As you begin to go deeper into the product/brand, there’s a range of questions the moderator can ask to stimulate some thinking about what the brand is and how customers perceive it.
The next step is to organize all the notes on the wall like moons that gravitate around a benefit planet. You will quickly notice that many of the statements relate to each other. So, pull them off and stick them up again where you think they should be.
The next step is to name these benefit areas.
This is where you want to think less about what you do and more in terms of what you do for your customers. One example of what Amazon does is ship products very efficiently. But from a customer’s perspective, it’s much more basic. Proof that Amazon gets this is that they call this area on their website: Where’s my stuff? Online availability translates into ultra convenient – ready when I am. International sites translate into understanding my culture and language.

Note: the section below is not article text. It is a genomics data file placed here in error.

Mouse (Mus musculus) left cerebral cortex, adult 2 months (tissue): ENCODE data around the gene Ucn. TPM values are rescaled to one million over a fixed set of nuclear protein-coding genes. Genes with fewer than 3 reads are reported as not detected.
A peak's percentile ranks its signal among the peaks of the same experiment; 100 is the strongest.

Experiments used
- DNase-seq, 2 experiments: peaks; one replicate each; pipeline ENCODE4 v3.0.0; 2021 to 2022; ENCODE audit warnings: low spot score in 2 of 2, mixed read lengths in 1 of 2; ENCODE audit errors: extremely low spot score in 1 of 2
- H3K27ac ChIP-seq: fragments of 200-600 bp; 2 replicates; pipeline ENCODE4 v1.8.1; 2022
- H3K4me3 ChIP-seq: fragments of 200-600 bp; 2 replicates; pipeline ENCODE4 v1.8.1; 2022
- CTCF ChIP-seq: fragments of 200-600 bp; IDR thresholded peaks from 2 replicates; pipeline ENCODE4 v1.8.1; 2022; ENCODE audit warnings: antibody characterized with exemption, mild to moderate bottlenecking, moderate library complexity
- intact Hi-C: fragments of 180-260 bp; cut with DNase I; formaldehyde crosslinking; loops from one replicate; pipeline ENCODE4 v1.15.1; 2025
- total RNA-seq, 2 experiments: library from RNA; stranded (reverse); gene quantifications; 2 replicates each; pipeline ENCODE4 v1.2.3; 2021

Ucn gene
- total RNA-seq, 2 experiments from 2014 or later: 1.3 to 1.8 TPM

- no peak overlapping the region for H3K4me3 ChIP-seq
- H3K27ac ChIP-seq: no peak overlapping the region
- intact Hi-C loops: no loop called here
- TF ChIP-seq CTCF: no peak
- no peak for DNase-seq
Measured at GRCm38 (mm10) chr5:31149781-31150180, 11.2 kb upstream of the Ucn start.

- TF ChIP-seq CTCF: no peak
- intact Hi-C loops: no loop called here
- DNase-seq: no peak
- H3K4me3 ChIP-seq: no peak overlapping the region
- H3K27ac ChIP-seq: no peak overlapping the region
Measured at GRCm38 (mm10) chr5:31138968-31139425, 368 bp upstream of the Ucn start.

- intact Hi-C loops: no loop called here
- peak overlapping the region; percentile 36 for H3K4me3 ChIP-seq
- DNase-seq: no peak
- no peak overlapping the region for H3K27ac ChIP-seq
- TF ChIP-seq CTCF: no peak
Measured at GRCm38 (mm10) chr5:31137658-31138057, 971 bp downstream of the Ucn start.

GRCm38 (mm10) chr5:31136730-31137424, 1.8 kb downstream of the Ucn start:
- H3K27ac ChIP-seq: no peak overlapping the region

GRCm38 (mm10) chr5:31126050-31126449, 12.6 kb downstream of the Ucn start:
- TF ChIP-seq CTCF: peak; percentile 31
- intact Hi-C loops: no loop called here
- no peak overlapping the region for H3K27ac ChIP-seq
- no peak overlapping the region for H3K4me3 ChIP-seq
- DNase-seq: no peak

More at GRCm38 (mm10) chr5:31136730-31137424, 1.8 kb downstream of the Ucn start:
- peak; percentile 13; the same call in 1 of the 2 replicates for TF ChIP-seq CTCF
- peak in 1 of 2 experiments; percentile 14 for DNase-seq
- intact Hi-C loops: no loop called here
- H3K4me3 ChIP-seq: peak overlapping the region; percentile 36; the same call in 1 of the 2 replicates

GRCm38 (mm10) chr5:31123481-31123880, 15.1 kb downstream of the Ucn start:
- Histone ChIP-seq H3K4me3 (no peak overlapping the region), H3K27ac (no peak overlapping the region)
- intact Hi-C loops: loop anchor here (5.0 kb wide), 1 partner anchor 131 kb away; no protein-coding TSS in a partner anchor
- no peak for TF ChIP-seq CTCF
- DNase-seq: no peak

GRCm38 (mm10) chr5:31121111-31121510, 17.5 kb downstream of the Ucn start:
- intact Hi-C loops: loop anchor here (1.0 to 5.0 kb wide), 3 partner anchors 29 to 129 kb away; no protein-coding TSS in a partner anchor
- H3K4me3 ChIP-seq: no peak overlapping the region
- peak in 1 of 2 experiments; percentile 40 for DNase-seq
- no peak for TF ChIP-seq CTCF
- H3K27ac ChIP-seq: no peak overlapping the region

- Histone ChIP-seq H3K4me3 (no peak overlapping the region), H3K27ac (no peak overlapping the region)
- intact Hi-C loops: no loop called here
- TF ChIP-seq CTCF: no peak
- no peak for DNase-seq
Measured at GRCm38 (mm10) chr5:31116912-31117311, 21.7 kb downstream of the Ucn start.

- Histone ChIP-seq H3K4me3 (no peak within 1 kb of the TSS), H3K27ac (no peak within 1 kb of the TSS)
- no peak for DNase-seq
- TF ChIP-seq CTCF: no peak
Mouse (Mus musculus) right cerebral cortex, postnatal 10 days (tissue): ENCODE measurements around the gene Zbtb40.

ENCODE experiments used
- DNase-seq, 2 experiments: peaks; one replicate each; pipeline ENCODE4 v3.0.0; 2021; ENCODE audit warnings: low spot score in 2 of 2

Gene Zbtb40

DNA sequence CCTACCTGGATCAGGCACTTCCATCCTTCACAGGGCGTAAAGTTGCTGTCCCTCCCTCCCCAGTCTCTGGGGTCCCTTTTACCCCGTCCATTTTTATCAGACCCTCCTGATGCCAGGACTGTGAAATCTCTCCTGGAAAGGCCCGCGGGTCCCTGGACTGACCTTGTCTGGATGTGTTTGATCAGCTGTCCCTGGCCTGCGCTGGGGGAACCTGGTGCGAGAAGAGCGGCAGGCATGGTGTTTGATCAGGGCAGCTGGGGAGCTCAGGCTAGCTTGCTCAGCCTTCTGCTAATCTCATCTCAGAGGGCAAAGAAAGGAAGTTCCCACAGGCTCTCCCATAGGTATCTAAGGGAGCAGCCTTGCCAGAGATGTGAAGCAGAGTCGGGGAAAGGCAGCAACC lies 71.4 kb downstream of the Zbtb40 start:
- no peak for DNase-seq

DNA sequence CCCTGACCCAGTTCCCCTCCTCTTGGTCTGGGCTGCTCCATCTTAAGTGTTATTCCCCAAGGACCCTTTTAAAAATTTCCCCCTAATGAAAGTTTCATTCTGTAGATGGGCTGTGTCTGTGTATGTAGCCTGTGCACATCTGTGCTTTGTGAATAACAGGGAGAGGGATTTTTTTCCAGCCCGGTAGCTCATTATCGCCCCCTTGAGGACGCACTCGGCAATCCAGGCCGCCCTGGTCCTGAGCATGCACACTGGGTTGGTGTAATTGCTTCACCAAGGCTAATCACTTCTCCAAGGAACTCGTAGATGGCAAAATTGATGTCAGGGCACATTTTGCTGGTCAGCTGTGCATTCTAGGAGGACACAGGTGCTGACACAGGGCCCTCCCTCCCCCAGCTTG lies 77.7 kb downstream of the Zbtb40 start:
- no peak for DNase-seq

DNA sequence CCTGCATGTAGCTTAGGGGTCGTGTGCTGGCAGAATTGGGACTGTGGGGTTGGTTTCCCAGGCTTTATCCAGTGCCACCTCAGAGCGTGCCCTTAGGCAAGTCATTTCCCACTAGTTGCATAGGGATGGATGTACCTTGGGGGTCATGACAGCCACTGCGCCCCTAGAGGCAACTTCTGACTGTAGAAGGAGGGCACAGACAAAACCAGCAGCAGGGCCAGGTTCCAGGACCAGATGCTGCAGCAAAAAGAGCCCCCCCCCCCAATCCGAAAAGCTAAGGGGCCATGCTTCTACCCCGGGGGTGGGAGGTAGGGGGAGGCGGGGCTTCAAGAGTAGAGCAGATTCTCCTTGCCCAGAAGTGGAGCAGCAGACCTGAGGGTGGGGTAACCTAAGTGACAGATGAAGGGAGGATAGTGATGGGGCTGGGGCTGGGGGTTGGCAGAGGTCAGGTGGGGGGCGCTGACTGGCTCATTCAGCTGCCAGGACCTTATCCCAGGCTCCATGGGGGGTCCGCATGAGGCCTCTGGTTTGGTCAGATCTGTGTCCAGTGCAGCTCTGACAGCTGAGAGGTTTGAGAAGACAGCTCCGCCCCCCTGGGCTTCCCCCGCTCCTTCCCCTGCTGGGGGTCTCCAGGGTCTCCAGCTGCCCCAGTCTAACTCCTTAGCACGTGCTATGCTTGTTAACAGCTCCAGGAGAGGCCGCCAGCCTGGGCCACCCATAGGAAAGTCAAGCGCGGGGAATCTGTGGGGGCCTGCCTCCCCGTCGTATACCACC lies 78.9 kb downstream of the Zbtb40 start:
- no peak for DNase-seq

Downsides for small companies
However, this procedure, especially for small companies like new startups, could have some downsides. First is the difficulty of gathering everyone with relevant knowledge of the product and customers, especially when it needs to involve external stakeholders. Second, although the Orbiter is an affordable and convenient tool, a small brand will still need a moderator to get the most out of it. Every bit of resource spending has an impact, mainly concerning money and time.